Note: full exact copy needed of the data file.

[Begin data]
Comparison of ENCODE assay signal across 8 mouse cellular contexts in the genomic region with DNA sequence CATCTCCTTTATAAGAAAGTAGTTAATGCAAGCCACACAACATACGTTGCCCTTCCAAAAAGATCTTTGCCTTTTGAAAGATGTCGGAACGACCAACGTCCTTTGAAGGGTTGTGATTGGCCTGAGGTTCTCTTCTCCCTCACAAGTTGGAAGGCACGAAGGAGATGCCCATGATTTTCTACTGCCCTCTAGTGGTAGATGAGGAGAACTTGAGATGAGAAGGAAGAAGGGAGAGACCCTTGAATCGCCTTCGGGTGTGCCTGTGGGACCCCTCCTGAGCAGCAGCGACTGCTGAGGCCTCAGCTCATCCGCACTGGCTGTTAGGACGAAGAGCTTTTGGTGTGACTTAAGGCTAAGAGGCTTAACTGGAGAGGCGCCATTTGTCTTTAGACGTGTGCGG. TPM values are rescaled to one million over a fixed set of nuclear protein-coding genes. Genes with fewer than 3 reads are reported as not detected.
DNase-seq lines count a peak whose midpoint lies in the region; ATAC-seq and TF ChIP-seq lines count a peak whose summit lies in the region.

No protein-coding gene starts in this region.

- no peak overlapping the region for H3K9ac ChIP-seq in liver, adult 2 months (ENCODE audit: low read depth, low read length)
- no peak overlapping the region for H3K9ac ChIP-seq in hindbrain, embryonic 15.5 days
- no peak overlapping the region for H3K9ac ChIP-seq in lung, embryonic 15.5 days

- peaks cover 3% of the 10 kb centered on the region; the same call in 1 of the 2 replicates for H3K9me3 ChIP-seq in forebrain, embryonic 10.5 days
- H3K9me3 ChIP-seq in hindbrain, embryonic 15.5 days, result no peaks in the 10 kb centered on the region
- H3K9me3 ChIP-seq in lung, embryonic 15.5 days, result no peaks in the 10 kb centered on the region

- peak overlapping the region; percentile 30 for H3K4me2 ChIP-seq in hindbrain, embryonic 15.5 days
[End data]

Comparison of ENCODE assay signal across 8 mouse cellular contexts in the genomic region with DNA sequence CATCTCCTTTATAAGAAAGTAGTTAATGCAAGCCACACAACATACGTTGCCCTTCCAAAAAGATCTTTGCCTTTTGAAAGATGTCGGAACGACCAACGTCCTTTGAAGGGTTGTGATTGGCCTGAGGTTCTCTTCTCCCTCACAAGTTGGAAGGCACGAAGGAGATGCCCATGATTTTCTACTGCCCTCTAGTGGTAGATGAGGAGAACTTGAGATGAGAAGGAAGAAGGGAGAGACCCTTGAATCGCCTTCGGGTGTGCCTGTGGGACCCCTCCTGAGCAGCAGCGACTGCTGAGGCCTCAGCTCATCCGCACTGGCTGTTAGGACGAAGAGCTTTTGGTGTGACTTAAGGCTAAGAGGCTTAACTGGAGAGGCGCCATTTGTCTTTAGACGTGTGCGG. TPM values are rescaled to one million over a fixed set of nuclear protein-coding genes. Genes with fewer than 3 reads are reported as not detected.
DNase-seq lines count a peak whose midpoint lies in the region; ATAC-seq and TF ChIP-seq lines count a peak whose summit lies in the region.

No protein-coding gene starts in this region.

- no peak overlapping the region for H3K9ac ChIP-seq in liver, adult 2 months (ENCODE audit: low read depth, low read length)
- no peak overlapping the region for H3K9ac ChIP-seq in hindbrain, embryonic 15.5 days
- no peak overlapping the region for H3K9ac ChIP-seq in lung, embryonic 15.5 days

- peaks cover 3% of the 10 kb centered on the region; the same call in 1 of the 2 replicates for H3K9me3 ChIP-seq in forebrain, embryonic 10.5 days
- H3K9me3 ChIP-seq in hindbrain, embryonic 15.5 days, result no peaks in the 10 kb centered on the region
- H3K9me3 ChIP-seq in lung, embryonic 15.5 days, result no peaks in the 10 kb centered on the region

- peak overlapping the region; percentile 30 for H3K4me2 ChIP-seq in hindbrain, embryonic 15.5 days